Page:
Tuesday, October 26, 2010

Radical thoughts

Back in college I knew a couple, Brian and Joanna, that sold their car and bought bicycles. It made little sense to me at the time. As a newlywed man, it seemed like obtaining a car was the natural progression in attaining the American Dream.

Twenty-five years later, there seems to be some prescient wisdom in their two-wheeled decision. At least that is what I thought this morning as I read David Platt's book, Radical - Taking Back Your Faith from the American Dream.

Platt is challenging me in some pretty significant ways. Chief among them is the challenge to rethink how I view wealth and financial resources. Here is some of what he has to say:
Are we willing to ask God if he wants us to sell everything we have and give the money to the poor? Are we willing to ask and wait for an answer instead of providing one of our own or justifying our ideas of why he would never tell us to do this? This seems a bit radical, but isn't it normal and expected when we follow a Master who said, "Any of you who does not give up everything cannot be my disciple"?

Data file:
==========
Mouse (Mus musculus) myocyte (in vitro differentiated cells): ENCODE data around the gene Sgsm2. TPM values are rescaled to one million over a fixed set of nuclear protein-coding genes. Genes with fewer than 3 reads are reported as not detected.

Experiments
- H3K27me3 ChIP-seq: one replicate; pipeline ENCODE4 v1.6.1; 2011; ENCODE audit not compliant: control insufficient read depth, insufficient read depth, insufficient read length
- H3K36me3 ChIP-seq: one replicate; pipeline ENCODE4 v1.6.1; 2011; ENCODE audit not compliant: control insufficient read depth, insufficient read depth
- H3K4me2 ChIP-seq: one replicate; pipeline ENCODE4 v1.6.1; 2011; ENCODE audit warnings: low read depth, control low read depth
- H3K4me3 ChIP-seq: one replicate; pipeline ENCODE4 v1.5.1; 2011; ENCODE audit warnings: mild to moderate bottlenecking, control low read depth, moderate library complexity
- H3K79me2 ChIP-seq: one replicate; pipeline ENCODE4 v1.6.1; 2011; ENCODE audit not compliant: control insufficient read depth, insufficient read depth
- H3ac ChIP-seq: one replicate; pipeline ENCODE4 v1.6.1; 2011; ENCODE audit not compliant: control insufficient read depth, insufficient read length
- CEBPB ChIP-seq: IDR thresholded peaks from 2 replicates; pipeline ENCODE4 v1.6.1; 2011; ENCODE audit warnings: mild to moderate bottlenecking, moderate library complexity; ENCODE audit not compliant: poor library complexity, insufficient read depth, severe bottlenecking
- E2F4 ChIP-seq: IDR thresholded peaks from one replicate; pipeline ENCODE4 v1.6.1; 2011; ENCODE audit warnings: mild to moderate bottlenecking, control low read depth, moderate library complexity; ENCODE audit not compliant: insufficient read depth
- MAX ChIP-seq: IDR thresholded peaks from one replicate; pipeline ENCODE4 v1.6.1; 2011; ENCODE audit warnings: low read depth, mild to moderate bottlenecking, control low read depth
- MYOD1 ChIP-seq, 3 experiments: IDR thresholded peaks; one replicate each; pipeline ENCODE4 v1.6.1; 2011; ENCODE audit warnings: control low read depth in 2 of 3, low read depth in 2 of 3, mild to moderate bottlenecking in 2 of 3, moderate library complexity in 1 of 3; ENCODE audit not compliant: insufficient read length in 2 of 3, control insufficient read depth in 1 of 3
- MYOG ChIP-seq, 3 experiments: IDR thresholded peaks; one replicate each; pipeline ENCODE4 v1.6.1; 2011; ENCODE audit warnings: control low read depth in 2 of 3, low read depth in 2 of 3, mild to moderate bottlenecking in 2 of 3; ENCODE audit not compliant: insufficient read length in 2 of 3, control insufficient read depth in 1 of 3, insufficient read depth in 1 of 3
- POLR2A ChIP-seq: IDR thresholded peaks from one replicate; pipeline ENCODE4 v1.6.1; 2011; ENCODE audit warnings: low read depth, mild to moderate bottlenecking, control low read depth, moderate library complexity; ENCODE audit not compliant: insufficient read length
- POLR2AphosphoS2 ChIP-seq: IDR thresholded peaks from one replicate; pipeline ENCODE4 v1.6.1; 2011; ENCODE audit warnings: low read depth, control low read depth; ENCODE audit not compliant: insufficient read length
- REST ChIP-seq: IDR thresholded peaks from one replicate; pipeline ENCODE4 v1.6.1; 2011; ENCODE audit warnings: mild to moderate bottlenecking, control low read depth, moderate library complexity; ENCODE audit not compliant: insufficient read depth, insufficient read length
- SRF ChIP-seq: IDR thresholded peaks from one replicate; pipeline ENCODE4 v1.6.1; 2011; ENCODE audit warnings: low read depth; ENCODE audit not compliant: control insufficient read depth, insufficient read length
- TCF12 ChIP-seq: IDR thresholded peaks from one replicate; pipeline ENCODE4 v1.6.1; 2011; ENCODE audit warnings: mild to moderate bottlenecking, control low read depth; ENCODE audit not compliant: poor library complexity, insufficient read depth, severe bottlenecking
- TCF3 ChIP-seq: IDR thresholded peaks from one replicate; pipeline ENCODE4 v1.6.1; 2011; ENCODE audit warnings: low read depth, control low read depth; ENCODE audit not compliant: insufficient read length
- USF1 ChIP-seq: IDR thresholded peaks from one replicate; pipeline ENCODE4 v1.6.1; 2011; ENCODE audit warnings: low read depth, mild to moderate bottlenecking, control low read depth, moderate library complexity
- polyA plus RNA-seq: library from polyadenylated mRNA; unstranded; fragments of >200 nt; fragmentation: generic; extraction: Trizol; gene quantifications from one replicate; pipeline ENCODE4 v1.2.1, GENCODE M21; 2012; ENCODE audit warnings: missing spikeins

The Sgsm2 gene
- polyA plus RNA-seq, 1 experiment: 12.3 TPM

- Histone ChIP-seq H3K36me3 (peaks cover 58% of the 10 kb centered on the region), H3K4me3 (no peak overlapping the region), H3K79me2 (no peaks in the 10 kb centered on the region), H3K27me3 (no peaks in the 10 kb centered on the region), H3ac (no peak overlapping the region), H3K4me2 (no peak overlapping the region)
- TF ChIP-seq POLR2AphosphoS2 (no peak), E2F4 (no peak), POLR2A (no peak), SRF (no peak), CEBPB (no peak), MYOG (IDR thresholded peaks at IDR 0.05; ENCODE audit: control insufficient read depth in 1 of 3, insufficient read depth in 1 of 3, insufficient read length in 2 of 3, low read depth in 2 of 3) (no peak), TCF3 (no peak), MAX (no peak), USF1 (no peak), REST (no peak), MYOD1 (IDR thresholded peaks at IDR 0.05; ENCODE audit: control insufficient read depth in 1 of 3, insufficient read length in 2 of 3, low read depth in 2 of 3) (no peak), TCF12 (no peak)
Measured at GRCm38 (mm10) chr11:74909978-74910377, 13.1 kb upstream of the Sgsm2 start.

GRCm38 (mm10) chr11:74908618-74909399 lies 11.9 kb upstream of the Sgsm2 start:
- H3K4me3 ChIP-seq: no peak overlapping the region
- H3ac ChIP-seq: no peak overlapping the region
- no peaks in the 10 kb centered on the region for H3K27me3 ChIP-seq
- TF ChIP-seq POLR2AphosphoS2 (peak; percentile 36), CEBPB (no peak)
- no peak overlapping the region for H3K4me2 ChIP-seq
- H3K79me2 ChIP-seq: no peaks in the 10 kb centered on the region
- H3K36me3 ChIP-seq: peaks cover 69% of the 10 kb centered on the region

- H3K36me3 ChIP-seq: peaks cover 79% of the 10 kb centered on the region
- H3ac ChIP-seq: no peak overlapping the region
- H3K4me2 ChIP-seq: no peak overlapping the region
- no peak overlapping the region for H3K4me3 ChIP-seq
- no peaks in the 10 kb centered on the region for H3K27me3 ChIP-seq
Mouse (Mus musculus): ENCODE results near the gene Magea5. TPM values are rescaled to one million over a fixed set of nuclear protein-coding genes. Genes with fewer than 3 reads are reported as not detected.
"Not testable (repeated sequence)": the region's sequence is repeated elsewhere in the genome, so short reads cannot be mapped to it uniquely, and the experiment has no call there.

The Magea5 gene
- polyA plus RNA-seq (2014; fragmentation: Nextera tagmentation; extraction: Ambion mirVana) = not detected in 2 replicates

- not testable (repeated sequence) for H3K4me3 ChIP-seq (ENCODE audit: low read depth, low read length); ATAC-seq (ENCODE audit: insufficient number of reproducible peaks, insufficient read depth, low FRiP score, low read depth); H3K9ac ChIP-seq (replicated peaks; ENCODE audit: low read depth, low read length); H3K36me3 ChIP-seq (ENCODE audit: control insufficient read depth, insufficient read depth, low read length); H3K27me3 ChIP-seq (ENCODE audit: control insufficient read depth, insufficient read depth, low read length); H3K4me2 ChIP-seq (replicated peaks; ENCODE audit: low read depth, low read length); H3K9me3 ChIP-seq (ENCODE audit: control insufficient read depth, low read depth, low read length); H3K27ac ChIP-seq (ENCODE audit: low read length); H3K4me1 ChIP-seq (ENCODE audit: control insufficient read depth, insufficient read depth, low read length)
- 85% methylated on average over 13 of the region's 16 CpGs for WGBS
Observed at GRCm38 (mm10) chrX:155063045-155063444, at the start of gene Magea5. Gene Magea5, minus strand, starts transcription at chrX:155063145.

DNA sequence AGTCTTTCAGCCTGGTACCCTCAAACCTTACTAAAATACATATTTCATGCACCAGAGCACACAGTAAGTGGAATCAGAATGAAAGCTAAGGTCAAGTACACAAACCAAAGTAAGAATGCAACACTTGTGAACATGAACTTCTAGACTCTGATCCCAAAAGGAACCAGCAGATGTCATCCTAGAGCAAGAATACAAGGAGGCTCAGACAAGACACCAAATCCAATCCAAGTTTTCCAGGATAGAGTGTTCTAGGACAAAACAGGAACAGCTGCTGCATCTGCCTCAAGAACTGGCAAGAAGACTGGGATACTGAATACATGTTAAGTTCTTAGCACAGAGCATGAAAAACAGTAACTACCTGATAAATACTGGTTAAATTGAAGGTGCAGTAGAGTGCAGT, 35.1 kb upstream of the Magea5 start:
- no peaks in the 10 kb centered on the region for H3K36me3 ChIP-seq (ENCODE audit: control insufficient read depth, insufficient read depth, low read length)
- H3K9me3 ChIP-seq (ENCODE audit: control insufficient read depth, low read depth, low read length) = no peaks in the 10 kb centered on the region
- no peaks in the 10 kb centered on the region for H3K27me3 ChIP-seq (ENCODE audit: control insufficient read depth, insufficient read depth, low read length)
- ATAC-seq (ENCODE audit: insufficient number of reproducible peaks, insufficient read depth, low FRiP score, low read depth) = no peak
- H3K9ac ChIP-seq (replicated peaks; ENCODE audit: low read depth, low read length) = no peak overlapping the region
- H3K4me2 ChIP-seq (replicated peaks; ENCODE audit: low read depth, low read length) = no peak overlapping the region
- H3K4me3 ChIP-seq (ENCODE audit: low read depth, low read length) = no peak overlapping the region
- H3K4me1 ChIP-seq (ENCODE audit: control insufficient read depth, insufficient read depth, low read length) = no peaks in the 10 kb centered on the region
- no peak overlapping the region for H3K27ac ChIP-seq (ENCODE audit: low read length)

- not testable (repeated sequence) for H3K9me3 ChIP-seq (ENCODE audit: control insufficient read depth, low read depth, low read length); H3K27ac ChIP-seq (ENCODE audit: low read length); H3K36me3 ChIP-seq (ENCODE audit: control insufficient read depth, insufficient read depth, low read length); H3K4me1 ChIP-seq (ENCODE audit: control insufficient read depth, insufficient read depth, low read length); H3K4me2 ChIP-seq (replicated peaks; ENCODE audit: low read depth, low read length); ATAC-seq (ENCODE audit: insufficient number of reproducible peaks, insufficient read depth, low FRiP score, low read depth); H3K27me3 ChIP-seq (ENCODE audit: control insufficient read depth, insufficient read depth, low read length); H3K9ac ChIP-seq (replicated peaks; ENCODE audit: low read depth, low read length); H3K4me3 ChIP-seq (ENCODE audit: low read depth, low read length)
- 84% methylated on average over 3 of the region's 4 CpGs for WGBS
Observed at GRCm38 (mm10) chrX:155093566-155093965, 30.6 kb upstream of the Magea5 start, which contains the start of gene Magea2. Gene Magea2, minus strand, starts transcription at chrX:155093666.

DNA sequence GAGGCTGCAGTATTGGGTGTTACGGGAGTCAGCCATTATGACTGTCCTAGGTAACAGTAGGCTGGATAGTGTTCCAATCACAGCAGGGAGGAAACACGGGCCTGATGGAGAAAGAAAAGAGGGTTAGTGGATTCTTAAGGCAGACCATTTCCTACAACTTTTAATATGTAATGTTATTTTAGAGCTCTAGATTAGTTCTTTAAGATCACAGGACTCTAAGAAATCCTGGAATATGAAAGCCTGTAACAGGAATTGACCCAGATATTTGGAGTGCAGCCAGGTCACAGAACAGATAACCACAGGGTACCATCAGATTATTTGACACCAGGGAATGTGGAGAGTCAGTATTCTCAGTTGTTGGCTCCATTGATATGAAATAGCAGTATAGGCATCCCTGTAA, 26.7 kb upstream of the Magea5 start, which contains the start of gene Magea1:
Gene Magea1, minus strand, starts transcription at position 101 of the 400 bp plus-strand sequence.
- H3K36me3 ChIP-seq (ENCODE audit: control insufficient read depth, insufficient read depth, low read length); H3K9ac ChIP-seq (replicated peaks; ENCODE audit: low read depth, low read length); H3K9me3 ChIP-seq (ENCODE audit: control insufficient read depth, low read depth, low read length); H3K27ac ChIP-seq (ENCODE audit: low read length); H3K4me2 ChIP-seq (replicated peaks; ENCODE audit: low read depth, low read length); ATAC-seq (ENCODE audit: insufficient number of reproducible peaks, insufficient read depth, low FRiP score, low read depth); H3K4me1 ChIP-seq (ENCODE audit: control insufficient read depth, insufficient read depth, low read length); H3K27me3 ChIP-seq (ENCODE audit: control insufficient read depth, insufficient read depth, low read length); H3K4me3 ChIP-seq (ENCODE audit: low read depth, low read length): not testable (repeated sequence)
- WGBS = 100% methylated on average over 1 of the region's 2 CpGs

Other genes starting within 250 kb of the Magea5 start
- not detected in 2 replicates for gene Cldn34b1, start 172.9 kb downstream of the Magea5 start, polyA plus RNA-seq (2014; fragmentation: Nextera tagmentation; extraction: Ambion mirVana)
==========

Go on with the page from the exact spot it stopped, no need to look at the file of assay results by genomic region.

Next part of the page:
Once again, we find ourselves back at what it means to follow the Jesus of the Bible, not the Jesus we have created and are comfortable with. The rich man in Mark 10 didn't see Jesus for who he was. The rich man perceived him as a respectable religious figure, calling him "good teacher." However, Jesus was not, and never is, interested in being seen as a respectable teacher. He is the sovereign Lord. He doesn't give options for people to consider; he gives commands for people to obey.

So, then, what if he told you and me to sell everything we have? What if he told us to sell our houses for simpler arrangements? What if he told us to sell our cars for more modest ones - or for no cars at all? What if he told us to give away all but a couple of sets of clothes? What if he told us to empty the savings account we have been building for years if not decades? What if he told us to change our lifestyles completely?

Now, before you and I think of all the reasons he would not tell us to do these things, we need to think about this question first: is he Lord?

Are you and I looking to Jesus for advice that seems fiscally responsible according to the standards of the world around us? Or are we looking to Jesus for total leadership in our lives, even if that means going against everything our affluent culture and maybe even our affluent religious neighbors might tell us to do?

Jesus never intended to be one voice among many counseling us on how to lead our lives and use our money. He always intended to be the voice that guides whatever decisions we make in our lives and with our money.

1 comment:

Party of 5 said...

If I could leave a "thumbs up" or "like" this, I would. Instead I'll just say...wow. Thanks for making me think!